This is one that seems to have been bombarding me quite a bit lately, because apparently a lot of authors, even some that are generally well rated, do this.
What I mean by undeveloped or unsupported dialog is when you have characters having a conversation, but the only thing that conversation contains is the text involved in the dialog. There is little to nothing that is added to that to help the reader connect with what is being said. Little to no actions by the characters, almost no scene continuation or descriptions, and very little thoughts or emotions expressed by the characters during the dialog segment.
Yes, readers connect to the words written on the page, but part of being able to do that is by allowing them to feel immersed in the scene. When you throw only the words the characters are speaking at them without adding color, texture, emotion or dimension to those words, they kind of feel like they are just floating out there unanchored. You can kind of compare it to having a conversation on the internet. It is really easy to mistake what a person is saying without any real context to back it up. You can take it the wrong way or add your own emotional emphasis to the conversation that may not actually be there and that gives it a whole other meaning.
In books, readers need that extra information to connect better to the characters and what is actually meant and going on. Often, if an author didn’t support their conversations, it is easy to feel that the characters lack emotion or that the emotion the writer is trying to convey isn’t genuine. Sometimes a reader can totally miss out on subtle clues that the author is trying to impart as well.
An example of a bad conversation set up I read set the scene of the two main characters sitting down on a couch with drinks to talk. After that little detail of what was going on outside of the conversation, there were about 3 pages of nothing but talking. Not once was there a pause in the dialog to note that either character took a drink, shifted positions on the couch, neither touched the other character in any way (it was something of a romantic scene, or was supposed to be, there should have been small caresses and touches here and there). There also weren’t any thoughts mentioned from either character’s perspective as to how they were taking the conversation, not even mentions of facial expression changes, something as simple as smiles or frowns or how something was said. Because it was missing all of those things, what should have been a kind of deep and important conversation came across as dry and lackluster and I felt like I’d missed something.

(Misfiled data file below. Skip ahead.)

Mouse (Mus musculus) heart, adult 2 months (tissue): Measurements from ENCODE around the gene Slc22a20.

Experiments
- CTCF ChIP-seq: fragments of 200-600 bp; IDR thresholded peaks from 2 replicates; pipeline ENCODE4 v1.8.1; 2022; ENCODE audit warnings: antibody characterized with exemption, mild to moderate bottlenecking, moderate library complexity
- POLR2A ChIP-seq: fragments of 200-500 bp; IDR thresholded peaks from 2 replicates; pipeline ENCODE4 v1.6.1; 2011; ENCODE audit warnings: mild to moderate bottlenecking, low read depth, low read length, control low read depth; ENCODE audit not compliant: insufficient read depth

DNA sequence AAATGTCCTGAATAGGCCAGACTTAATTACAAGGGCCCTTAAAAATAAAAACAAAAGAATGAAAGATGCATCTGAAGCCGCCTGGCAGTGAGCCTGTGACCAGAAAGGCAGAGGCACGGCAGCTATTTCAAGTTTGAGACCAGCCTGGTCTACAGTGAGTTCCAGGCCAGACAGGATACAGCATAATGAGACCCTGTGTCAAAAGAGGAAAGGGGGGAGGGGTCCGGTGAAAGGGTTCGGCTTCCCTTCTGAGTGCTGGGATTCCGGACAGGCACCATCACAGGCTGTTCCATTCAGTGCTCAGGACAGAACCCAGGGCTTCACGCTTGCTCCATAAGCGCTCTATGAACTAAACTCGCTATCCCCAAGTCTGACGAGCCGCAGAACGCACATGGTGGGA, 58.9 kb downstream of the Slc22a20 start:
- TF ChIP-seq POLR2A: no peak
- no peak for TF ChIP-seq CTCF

There are so many places in a typical written conversation to add depth and context to a scene. In a lot of cases, it doesn’t even need a whole lot, but just enough to give the conversation a fuller feel. Without those things, it is so much harder for readers to connect to characters in an emotional sense. Absolutely, dialog is integral to a good book. But because we do not get to actually see the characters in front of us like we do in a movie, we cannot see the body language and the environment, the emotional impact the words are having on the participants. We need to be told about those things by the author. The ones that don’t take the time to even put bits of that into their conversations are lazy in my opinion.
For me, if the dialog is presented without those critical supporting features, it can nearly kill a book no matter how well the author writes everything else. I can think of a few authors that tend to write this way and, even though I often like their books, those books tend to get pushed to the bottom of my To Read list until I’ve already read the better books on that list. It is surprising to me how many professionally published authors just don’t do really good dialog. If they would take that little bit of extra effort, those books could easily go from good to excellent.